“On Monday we’ll be visiting the historic Santana Mine site, located on Mine Mountain, just east of Mine Lake and the Main Lake Provincial Park.  There’s still mining claim information on the internet about those mines. It was part of the Bold Point history, with the wharf, steamship and hotel. They were going to have a major development in that area. Part of that economic impetus was going to be this mine and it’s interesting now. The rock is quite beautiful. It’s a short walk on very not maintained trails, but a very interesting destination.” 

“We are trying to push the boundaries a little bit and explore less visited places. Once summer comes on, we’ll try to get to some of the lake destinations where we can swim, like Newton and Mine Lake but it’s good to have the mix. It appeals to different people and it keeps everything fresh.”

“You had mentioned that sometimes you ask about successes and challenges, so I’ll just speak a little bit to challenges. We really like being a small club. It makes it much more intimate because we mostly know everybody that comes. We’re very welcoming to new people, but they’re quickly integrated.”

“The downside of that is the infrastructure’s quite fragile, and COVID definitely took a toll on the organization. People’s lives changed everywhere: their priorities, their habits, what they want to do, and what they’re able to do.”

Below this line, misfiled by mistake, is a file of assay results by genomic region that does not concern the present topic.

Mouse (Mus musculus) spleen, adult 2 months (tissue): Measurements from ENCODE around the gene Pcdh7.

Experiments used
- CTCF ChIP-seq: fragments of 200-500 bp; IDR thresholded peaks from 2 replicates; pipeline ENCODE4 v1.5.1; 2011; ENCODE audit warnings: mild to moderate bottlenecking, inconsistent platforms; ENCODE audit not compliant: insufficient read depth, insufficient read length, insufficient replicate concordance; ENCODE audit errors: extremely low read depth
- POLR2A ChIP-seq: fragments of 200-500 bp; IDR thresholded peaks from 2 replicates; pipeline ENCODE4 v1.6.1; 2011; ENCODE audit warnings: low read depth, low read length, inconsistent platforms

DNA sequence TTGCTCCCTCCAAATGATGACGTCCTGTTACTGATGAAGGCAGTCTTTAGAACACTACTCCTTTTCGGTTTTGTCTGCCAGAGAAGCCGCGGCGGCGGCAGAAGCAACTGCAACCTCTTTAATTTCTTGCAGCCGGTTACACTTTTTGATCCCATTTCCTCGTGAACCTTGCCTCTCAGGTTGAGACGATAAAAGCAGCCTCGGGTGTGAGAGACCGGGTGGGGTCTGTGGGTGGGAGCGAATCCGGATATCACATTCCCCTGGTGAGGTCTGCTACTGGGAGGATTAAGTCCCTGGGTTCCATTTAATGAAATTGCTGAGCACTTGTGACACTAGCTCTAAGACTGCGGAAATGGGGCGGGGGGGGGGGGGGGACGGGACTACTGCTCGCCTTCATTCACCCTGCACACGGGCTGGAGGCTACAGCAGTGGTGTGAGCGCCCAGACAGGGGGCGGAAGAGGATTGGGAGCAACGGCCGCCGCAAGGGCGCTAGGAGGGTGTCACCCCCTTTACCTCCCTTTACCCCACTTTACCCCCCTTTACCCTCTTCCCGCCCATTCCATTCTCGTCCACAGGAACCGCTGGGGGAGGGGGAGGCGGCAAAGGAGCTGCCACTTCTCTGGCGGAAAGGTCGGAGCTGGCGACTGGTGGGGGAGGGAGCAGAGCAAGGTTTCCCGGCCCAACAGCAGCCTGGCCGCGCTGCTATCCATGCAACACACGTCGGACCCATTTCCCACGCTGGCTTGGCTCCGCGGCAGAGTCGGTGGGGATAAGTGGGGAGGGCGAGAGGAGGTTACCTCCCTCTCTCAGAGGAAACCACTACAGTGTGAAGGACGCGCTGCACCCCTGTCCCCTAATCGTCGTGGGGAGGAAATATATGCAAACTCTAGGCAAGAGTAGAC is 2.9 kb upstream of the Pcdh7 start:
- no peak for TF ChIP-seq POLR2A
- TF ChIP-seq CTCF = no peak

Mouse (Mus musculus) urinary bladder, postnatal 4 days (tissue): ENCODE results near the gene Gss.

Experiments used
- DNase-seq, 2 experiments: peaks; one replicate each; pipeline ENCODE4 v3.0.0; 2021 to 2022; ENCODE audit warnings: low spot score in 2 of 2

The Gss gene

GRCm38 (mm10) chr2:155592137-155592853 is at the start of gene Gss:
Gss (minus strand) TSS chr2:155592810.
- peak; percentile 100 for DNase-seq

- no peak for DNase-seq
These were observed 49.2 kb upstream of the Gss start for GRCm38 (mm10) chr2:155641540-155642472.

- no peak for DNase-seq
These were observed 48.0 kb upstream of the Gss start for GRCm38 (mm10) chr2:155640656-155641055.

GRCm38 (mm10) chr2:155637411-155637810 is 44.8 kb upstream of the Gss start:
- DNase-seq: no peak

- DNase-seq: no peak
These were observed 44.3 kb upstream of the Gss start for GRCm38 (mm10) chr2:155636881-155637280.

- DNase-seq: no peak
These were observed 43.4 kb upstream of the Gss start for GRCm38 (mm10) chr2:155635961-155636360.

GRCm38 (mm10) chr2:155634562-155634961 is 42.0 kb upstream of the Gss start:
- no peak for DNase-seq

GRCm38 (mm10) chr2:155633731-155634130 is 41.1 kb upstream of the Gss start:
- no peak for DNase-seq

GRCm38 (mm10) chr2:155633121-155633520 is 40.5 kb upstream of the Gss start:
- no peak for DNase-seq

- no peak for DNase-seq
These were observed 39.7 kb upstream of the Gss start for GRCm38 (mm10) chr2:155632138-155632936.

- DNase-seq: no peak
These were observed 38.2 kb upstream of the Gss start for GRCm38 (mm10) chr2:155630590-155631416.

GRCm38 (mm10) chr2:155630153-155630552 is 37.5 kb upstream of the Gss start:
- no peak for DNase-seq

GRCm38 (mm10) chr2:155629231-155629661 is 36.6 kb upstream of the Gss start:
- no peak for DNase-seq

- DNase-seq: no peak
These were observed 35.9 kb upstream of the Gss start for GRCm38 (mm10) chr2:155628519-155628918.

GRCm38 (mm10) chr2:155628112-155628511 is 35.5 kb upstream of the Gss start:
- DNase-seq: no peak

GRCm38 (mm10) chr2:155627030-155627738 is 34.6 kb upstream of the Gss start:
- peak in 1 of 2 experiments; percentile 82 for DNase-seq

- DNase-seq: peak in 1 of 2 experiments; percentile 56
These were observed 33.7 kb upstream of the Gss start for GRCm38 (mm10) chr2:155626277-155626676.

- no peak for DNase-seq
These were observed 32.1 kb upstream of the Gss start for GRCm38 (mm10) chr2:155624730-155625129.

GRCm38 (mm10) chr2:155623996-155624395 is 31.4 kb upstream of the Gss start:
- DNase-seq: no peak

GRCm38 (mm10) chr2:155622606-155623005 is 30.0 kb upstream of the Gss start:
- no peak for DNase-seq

“Pre-COVID, we had probably 12 trip coordinators to do 50 to 60 trips a year. Now we’re down to maybe 5 or 6 coordinators and that’s a pretty big load. It’s great that we’re seeing quite a few new members. They tend to be  a little younger, still retired, but younger, and have a lot of enthusiasm to see what’s on Quadra and to meet people. But because they’re new to the environment, it’s harder to replace trip coordinators.  That’s really our biggest challenge right now. You can see by what we’re offering in May, we’re not exactly pressed to the wall on this,  but it would be good to have some renewal there too.” 

“Other than that, I think we have a lot of momentum and things are going really well.”

One of the exciting things about the Quadra Island Outdoor Club website is the trips reports, with extensive photography, going back to 2013. This is a catalog of hikes and kayak trips over an area stretching from Mitlenatch Island to Mount Washington. 

The web address is

CC: How can people contact you?

DQ: “You can either comment at under contact us. Or you can email”

Top image credit: Trip Report – Open Bay/Sutil Channel/Octopus – Islands – 12-15 July 2020 – courtesy Quadra Island Outdoor Club